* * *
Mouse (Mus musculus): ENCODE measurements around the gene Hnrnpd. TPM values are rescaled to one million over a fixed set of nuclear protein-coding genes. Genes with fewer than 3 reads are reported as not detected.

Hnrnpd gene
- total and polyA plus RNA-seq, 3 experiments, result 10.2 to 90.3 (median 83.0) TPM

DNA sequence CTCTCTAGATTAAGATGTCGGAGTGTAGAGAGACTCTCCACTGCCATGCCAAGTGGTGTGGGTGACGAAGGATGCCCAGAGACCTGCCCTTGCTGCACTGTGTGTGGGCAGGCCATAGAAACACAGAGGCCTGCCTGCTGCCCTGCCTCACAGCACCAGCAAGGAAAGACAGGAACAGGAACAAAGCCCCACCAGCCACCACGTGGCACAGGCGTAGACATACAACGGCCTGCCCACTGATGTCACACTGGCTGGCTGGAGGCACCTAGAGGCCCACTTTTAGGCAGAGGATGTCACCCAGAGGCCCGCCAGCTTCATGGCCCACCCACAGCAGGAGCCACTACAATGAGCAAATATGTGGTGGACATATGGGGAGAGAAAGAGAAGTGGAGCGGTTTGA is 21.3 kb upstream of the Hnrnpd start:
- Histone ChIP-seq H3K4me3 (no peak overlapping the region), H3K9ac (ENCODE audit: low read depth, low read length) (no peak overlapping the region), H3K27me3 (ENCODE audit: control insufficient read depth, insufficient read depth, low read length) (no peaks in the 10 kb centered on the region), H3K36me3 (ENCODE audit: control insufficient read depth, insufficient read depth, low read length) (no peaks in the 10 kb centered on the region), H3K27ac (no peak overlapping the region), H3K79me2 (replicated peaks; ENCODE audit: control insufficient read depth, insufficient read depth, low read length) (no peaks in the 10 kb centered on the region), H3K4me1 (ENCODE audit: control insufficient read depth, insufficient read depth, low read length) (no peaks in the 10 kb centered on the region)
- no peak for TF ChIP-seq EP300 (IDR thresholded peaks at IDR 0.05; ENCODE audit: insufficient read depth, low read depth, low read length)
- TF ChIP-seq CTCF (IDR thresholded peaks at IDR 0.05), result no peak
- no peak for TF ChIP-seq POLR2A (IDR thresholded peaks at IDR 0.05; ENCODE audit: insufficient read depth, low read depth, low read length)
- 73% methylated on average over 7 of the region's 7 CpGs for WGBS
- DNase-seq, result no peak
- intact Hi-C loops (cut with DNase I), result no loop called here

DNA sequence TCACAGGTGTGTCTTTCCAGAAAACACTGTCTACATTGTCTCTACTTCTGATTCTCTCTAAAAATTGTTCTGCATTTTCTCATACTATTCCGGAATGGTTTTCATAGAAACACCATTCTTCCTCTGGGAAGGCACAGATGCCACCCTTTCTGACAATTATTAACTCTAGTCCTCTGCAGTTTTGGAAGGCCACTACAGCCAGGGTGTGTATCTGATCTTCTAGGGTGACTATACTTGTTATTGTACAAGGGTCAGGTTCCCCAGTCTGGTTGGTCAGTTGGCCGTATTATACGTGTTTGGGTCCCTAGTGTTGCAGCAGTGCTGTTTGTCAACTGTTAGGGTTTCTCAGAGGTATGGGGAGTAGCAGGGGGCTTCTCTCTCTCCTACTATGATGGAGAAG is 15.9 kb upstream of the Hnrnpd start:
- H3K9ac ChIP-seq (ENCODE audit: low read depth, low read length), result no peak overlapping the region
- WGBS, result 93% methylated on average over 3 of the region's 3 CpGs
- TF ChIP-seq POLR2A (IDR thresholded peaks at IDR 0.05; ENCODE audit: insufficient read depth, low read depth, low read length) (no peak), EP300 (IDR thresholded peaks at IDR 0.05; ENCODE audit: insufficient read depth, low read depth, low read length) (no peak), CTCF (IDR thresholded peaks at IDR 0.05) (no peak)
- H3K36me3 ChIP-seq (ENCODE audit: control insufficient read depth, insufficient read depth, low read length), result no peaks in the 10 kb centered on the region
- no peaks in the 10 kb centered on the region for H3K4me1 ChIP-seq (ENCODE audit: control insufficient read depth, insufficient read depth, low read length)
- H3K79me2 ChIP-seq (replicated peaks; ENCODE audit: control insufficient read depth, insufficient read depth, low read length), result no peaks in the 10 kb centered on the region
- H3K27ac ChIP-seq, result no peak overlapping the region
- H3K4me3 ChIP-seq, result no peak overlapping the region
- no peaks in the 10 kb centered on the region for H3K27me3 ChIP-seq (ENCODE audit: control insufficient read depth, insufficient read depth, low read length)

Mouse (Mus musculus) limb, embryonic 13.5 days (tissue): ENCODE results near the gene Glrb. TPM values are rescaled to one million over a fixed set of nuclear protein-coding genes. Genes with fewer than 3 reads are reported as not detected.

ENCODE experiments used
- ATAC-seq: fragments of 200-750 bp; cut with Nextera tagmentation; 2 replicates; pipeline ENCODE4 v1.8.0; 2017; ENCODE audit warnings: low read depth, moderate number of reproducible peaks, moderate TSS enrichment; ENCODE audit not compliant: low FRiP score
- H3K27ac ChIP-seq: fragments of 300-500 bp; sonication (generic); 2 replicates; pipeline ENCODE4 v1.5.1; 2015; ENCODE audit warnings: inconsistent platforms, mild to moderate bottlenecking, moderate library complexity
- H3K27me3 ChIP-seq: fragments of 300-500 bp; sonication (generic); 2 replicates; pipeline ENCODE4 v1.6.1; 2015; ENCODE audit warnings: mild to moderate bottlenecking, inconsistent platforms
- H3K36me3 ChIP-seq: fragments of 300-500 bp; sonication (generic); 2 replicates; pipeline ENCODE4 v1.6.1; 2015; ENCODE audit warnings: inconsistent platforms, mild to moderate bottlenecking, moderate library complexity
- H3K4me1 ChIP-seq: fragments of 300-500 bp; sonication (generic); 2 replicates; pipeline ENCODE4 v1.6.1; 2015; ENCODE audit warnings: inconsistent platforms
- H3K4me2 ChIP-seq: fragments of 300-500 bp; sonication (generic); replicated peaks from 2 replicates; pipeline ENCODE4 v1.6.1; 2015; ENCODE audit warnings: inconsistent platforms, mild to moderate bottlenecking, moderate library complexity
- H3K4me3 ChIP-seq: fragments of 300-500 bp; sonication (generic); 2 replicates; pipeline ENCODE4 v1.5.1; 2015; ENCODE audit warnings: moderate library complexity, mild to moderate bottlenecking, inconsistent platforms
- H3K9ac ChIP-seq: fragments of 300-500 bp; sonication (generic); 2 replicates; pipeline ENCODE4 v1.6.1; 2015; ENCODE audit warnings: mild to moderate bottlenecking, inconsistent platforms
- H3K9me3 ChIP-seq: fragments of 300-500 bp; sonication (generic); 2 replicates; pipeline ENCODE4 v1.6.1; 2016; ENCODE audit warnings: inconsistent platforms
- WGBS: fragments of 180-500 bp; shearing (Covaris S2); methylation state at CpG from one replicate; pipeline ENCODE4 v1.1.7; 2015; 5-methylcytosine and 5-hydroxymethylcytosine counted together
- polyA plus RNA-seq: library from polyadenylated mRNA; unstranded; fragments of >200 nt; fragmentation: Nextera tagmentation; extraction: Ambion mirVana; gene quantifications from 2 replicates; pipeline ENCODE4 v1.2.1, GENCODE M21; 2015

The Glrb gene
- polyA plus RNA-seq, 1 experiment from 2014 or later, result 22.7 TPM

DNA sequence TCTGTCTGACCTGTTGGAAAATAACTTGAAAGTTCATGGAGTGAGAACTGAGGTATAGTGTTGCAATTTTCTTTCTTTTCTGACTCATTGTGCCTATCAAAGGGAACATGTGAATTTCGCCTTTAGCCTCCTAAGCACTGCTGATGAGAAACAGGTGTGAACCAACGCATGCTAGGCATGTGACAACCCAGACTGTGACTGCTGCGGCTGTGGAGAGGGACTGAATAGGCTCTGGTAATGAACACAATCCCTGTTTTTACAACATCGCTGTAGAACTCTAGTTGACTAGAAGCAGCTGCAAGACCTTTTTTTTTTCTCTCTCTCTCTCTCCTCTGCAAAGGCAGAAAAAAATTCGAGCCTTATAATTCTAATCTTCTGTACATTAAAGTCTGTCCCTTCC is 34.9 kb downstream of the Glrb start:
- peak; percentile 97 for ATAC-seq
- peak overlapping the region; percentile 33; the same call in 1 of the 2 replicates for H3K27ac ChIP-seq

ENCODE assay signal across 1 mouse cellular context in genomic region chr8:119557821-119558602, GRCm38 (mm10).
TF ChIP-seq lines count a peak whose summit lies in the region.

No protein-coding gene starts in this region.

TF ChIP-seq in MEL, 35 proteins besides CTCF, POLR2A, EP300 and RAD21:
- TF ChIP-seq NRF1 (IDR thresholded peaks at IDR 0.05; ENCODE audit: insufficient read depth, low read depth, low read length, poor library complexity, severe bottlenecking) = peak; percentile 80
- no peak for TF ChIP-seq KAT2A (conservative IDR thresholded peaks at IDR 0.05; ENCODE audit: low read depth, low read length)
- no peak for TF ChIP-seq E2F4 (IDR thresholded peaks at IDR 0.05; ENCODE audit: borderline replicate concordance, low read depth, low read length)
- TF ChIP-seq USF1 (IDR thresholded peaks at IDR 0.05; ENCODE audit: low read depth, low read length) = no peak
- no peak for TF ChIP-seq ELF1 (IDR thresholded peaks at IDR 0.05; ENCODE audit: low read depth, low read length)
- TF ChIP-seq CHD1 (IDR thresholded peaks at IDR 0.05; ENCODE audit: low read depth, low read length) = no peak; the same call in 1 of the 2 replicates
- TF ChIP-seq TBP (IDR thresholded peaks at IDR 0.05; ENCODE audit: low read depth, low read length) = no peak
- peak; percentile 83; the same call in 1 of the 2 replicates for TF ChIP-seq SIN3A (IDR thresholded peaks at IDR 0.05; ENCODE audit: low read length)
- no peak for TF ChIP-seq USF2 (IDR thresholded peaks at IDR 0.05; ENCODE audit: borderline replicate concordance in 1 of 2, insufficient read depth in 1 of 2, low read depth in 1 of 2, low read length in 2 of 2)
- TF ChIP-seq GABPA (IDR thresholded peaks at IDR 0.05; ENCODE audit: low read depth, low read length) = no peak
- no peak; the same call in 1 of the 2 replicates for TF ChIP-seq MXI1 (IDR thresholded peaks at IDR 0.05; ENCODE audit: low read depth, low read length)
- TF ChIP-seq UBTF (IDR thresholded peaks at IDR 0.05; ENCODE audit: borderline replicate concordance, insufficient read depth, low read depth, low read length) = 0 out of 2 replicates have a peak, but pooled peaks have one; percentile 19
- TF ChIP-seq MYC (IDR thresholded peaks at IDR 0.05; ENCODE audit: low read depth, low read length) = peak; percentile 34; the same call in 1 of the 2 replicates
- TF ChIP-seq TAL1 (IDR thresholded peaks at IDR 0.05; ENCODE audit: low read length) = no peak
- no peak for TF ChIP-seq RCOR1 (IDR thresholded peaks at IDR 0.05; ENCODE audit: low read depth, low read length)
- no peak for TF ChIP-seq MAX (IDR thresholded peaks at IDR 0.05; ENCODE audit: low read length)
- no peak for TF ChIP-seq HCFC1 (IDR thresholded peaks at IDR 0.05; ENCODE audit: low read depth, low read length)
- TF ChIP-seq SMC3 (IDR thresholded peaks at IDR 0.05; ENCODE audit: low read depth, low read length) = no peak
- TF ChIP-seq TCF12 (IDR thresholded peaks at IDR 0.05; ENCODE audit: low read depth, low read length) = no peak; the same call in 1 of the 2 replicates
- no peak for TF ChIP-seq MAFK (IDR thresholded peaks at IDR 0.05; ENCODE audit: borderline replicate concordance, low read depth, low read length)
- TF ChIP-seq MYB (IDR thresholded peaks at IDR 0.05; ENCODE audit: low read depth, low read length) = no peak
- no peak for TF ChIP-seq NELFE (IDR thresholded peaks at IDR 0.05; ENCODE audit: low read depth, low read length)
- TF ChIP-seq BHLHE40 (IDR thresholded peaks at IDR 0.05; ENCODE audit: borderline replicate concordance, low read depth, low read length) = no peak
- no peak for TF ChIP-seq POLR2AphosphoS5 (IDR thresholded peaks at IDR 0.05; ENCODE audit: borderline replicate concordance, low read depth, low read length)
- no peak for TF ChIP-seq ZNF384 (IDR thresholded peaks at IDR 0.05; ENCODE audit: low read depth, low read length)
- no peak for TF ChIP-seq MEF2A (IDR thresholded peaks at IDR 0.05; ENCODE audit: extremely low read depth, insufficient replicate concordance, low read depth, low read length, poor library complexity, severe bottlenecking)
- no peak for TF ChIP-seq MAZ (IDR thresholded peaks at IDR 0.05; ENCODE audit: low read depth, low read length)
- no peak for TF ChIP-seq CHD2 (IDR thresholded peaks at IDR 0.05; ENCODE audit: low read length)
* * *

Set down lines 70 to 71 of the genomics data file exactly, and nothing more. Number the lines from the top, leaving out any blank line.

- no peak for TF ChIP-seq MAZ (IDR thresholded peaks at IDR 0.05; ENCODE audit: low read depth, low read length)
- no peak for TF ChIP-seq CHD2 (IDR thresholded peaks at IDR 0.05; ENCODE audit: low read length)